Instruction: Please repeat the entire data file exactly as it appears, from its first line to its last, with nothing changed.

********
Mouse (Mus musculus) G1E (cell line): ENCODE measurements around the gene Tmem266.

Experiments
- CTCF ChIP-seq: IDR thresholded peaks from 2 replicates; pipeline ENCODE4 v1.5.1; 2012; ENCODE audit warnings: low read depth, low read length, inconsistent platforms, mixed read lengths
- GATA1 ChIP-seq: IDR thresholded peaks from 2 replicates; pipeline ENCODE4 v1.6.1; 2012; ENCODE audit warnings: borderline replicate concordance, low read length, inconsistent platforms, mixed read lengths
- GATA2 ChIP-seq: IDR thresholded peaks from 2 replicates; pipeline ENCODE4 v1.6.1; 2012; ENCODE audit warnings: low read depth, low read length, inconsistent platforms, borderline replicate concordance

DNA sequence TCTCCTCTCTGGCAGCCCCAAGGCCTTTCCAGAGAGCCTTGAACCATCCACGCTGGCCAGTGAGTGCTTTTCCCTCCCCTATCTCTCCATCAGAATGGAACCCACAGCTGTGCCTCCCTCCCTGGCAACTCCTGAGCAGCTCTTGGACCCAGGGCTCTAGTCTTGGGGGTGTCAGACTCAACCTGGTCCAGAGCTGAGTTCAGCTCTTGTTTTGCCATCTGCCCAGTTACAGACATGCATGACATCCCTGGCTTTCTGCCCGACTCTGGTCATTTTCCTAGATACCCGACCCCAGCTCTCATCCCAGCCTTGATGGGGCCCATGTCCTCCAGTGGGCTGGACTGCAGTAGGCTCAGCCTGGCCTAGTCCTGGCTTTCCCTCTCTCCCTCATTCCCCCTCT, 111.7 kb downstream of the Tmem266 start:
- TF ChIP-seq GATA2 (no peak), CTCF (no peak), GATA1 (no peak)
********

Mouse (Mus musculus) G1E (cell line): ENCODE measurements around the gene Tmem266.

Experiments
- CTCF ChIP-seq: IDR thresholded peaks from 2 replicates; pipeline ENCODE4 v1.5.1; 2012; ENCODE audit warnings: low read depth, low read length, inconsistent platforms, mixed read lengths
- GATA1 ChIP-seq: IDR thresholded peaks from 2 replicates; pipeline ENCODE4 v1.6.1; 2012; ENCODE audit warnings: borderline replicate concordance, low read length, inconsistent platforms, mixed read lengths
- GATA2 ChIP-seq: IDR thresholded peaks from 2 replicates; pipeline ENCODE4 v1.6.1; 2012; ENCODE audit warnings: low read depth, low read length, inconsistent platforms, borderline replicate concordance

DNA sequence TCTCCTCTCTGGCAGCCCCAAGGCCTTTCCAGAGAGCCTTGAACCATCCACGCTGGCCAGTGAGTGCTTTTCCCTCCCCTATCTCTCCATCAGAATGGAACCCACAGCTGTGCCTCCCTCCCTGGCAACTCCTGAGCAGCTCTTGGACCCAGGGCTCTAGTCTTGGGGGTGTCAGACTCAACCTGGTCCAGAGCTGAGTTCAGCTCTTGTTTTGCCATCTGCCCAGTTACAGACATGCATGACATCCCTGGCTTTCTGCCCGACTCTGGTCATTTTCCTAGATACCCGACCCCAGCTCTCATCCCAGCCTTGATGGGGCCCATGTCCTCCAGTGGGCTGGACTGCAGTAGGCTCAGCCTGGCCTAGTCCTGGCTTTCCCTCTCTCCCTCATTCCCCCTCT, 111.7 kb downstream of the Tmem266 start:
- TF ChIP-seq GATA2 (no peak), CTCF (no peak), GATA1 (no peak)